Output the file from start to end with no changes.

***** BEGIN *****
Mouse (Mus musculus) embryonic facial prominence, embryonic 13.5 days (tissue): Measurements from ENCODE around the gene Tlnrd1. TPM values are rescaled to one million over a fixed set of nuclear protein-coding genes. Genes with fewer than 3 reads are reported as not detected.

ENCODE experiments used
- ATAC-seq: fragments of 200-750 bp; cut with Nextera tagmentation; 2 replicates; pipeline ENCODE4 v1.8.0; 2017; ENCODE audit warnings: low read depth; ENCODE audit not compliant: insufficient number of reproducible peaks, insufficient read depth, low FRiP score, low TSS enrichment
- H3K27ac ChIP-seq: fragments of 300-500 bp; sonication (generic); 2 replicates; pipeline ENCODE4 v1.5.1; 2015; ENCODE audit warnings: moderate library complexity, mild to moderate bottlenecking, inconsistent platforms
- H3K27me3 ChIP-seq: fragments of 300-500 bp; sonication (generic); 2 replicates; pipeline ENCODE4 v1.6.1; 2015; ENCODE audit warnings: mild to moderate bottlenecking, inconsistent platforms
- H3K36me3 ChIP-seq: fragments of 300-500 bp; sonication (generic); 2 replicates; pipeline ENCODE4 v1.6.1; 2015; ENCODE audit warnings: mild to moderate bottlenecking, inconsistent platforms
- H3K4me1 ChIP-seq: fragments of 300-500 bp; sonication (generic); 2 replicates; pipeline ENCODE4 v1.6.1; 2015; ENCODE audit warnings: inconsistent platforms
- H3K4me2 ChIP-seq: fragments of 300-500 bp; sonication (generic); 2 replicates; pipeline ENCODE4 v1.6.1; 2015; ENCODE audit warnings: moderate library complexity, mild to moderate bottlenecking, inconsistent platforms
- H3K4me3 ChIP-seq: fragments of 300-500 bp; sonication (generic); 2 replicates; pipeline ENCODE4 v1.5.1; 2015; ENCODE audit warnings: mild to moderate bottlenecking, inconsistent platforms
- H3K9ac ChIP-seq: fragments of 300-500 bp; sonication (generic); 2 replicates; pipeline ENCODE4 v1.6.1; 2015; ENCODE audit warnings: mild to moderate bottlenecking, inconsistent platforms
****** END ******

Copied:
Mouse (Mus musculus) embryonic facial prominence, embryonic 13.5 days (tissue): Measurements from ENCODE around the gene Tlnrd1. TPM values are rescaled to one million over a fixed set of nuclear protein-coding genes. Genes with fewer than 3 reads are reported as not detected.

ENCODE experiments used
- ATAC-seq: fragments of 200-750 bp; cut with Nextera tagmentation; 2 replicates; pipeline ENCODE4 v1.8.0; 2017; ENCODE audit warnings: low read depth; ENCODE audit not compliant: insufficient number of reproducible peaks, insufficient read depth, low FRiP score, low TSS enrichment
- H3K27ac ChIP-seq: fragments of 300-500 bp; sonication (generic); 2 replicates; pipeline ENCODE4 v1.5.1; 2015; ENCODE audit warnings: moderate library complexity, mild to moderate bottlenecking, inconsistent platforms
- H3K27me3 ChIP-seq: fragments of 300-500 bp; sonication (generic); 2 replicates; pipeline ENCODE4 v1.6.1; 2015; ENCODE audit warnings: mild to moderate bottlenecking, inconsistent platforms
- H3K36me3 ChIP-seq: fragments of 300-500 bp; sonication (generic); 2 replicates; pipeline ENCODE4 v1.6.1; 2015; ENCODE audit warnings: mild to moderate bottlenecking, inconsistent platforms
- H3K4me1 ChIP-seq: fragments of 300-500 bp; sonication (generic); 2 replicates; pipeline ENCODE4 v1.6.1; 2015; ENCODE audit warnings: inconsistent platforms
- H3K4me2 ChIP-seq: fragments of 300-500 bp; sonication (generic); 2 replicates; pipeline ENCODE4 v1.6.1; 2015; ENCODE audit warnings: moderate library complexity, mild to moderate bottlenecking, inconsistent platforms
- H3K4me3 ChIP-seq: fragments of 300-500 bp; sonication (generic); 2 replicates; pipeline ENCODE4 v1.5.1; 2015; ENCODE audit warnings: mild to moderate bottlenecking, inconsistent platforms
- H3K9ac ChIP-seq: fragments of 300-500 bp; sonication (generic); 2 replicates; pipeline ENCODE4 v1.6.1; 2015; ENCODE audit warnings: mild to moderate bottlenecking, inconsistent platforms